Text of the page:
From your youngest child falling on the asphalt to your spouse injuring themself while building the patio, minor injuries are a part of everyday life. It's important to know what to do when the situation arises. A first aid kit is good, but you still need to know how to use it.
The contents of the perfect kit
There are ready-made kits available, but putting together your own kit may be worthwhile to ensure that you have the right products for your situation. The PSST! Guide to Preparing a First Aid Kit is a valuable tool to help you do this. It can be found online or requested at your local branch. Its contents will differ depending on the context in which the kit may be used. For example, you will not have the same kit for camping as you will for your home.
What to use to clean a wound
Many believe alcohol and peroxide are the best products to clean wounds. However, this is not the case! These products can be irritating and delay healing. Alcohol is best used to disinfect instruments, such as tweezers to remove a splinter. Cleaning the wound with water and mild soap or a saline solution is preferable. If necessary, a chlorhexidine-based product should be used to disinfect after cleaning.
What is a saline solution?
A 0.9% saline solution is often referred to as a physiological serum because the solution is dosed at the same concentration as the human body. This solution has the advantage of adequately cleaning the wound without pain. This solution can be purchased in pharmacies in different formats. However, it is important to choose a format that is adapted to the use that you will make of it because it cannot be used for further use. Indeed, once opened, the solution does not remain sterile for long, and microorganisms can develop, which would be harmful to the wound that needs to be cleaned.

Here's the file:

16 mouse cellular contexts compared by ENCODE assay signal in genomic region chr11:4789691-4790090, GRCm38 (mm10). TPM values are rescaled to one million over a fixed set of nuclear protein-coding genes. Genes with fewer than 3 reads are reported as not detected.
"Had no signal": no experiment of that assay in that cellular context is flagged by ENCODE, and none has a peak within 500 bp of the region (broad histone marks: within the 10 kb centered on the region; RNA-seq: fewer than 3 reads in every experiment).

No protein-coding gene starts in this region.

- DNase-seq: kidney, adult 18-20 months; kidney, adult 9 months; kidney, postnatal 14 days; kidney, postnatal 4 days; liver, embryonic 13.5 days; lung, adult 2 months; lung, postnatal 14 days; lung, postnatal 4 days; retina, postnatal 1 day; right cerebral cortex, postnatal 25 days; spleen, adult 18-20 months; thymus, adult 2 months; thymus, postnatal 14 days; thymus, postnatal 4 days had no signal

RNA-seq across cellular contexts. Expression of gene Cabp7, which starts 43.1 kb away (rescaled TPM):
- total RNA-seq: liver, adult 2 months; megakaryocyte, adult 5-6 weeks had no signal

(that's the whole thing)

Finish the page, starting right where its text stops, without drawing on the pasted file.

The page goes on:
Recipe for homemade saline solution
You can make a homemade saline solution. Boil a cup of water with ½ teaspoon of salt for 15 minutes. Ideally, the solution is made every day so that it is always fresh and free of microorganisms. Be careful! You must use the saline solution at room temperature (not too hot, not too cold).
Dakin’s solution is also an excellent homemade alternative for disinfecting wounds.
Steps to clean a wound
Here are the five steps to clean a wound:
- Clean your hands thoroughly with soap and water for at least 20 seconds.
- Remove debris from the wound with saline or tap water.
- If the wound is visibly soiled, a chlorhexidine-based disinfectant can be used.
- For subsequent dressing changes, gently clean the wound with mild soap and water or the saline solution and rinse thoroughly.
- Gently pat dry without rubbing.
It is necessary to clean from the center to the outside of the wound to avoid spreading microbes that are outside the wound. Wadding is to be avoided; compresses are preferred as they will not leave threads in the wound.
When to use a dressing
The dressing keeps the wound moist and prevents debris from becoming lodged in the wound. If in doubt, consult a health professional.
Although it should be changed regularly, there is no need to change your dressing too often. It is necessary to change it only if it is soiled or soaked with liquid.
When to consult a healthcare professional
It is necessary to consult in the following situations:
- The wound is deep.
- The wound is bleeding profusely.
- The wound has a necrotic appearance.
- The wound is near a body orifice or an eye.
- The affected person has not received their tetanus vaccine.
- If the affected person is known to be immunosuppressed or has a precarious condition.
In the days following the injury, it is essential to follow the evolution of the wound and consult a healthcare professional if an infection appears (redness, heat, significant pain and presence of pus) or if the person's general condition deteriorates (e.g., a fever). In all cases, if you have any questions or concerns, do not hesitate to consult a healthcare professional, such as your pharmacist.